Africa is certainly not for sissies - Financial Mail
Consumer goods group Tiger Brands’ expansion into the rest of Africa has very much been a case of a “cat on a hot tin roof”. Its experiences in Nigeria and now Kenya have exposed some bad or rather rushed decisions by CEO Peter Matlare and his executives. This has pushed the group into a quandary. While it wants to continue with its march to conquer sub-Saharan Africa, it’s had to become so circumspect that it is unlikely to take major risk in the near future, while it is still trying to fix some of its floundering African operations. The danger is that its rivals, notably Pioneer Foods, is not waiting, setting its sights on the same African markets that Tiger Brands identified a decade ago. Victor Seanie comments.
Fat margins are a luxury - Financial Mail Investors Monthly
Tiger Brands has not only come under pressure from its offshore operations, its South African business has also been up against a wall in the past couple of years. Since the days of the recession, consumer spending has yet to fully recover, which means growth in the consumer goods industry largely remains subdued. Ongoing job losses and sharp increases in administered prices such as fuel and electricity have stifled spending too. The result has been an increase in competition between branded goods producers such as Tiger Brands and retailers’ private label offerings. Victor Seanie comments.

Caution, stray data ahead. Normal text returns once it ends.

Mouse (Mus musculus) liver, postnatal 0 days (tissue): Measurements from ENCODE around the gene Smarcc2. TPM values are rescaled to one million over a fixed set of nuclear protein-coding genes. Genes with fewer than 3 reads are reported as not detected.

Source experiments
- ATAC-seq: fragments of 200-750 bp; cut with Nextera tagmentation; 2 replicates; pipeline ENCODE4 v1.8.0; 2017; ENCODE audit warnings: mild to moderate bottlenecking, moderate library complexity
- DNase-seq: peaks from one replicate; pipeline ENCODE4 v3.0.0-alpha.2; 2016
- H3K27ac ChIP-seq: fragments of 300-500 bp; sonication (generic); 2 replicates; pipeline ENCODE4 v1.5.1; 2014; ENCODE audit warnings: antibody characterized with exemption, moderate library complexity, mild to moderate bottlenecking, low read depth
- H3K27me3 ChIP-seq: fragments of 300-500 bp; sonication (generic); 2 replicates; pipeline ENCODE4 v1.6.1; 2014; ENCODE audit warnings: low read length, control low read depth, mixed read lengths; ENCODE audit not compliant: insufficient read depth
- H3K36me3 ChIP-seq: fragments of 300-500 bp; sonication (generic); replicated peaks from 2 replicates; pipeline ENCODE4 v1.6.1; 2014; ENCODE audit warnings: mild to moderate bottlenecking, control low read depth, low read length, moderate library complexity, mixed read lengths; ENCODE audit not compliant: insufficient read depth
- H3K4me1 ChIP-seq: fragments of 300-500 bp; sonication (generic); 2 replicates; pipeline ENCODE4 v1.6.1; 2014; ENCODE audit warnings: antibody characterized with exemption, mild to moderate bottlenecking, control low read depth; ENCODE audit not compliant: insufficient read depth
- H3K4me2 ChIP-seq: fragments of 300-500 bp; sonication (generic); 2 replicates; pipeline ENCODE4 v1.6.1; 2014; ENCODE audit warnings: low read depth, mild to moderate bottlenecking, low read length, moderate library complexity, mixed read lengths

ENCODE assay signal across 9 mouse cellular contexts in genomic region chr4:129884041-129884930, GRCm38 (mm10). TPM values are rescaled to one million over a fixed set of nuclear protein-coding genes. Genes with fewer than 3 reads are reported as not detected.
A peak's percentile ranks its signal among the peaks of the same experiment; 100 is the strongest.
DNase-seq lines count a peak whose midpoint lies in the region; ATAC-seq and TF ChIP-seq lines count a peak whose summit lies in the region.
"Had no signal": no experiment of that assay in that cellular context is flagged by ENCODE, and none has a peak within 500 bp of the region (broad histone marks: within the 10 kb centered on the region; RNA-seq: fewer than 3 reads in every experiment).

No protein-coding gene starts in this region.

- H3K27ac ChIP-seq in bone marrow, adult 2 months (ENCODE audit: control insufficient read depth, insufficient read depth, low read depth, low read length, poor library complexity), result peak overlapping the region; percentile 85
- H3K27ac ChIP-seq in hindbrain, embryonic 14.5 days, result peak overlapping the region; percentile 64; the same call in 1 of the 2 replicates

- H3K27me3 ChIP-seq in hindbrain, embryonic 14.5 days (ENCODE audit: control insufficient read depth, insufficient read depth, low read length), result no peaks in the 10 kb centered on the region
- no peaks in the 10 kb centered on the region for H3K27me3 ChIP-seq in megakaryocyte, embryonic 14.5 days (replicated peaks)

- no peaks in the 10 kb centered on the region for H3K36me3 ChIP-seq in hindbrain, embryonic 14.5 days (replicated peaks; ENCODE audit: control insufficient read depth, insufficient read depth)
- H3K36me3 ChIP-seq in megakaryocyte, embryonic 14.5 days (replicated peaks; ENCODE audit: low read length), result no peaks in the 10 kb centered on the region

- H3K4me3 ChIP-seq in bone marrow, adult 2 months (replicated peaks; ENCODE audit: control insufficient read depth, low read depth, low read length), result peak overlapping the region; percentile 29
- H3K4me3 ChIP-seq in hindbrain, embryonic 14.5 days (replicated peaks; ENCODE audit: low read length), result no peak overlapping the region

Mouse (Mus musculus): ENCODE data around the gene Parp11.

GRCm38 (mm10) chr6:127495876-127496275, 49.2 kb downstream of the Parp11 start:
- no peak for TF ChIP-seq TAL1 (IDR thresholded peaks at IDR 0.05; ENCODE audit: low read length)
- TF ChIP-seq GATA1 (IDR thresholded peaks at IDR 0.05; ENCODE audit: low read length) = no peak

Successful diversification in the sugar industry - Finweek
The sugar producing business is cyclical by nature, as illustrated by the impact of a drought on the recent results from Tongaat Hulett and Illovo Sugar, the giants of the local industry. Both companies have worked hard in recent years to diversify their businesses, including into downstream operations such as ethanol and furfural production, electricity co-generation and, in the case of Tongaat, starch operations and property development. Dirk van Vlaanderen gives input into this feature piece.
Hospitals nervous ahead of probe - Citizen
Netcare, Life Healthcare (LHC) and Mediclinic are expected to take some heat when the delayed hearings of the Competition Commissions’ inquiry into the private health care market start. The three listed hospital groups dominate the private hospital market and, although none has a market share of more than 35%, Health Minister Aaron Motsoaledi contends each is able to exercise dominant market power at provincial or district level. The inquiry was due to begin in May, but was delayed to allow further submissions. Abdul Davids comments.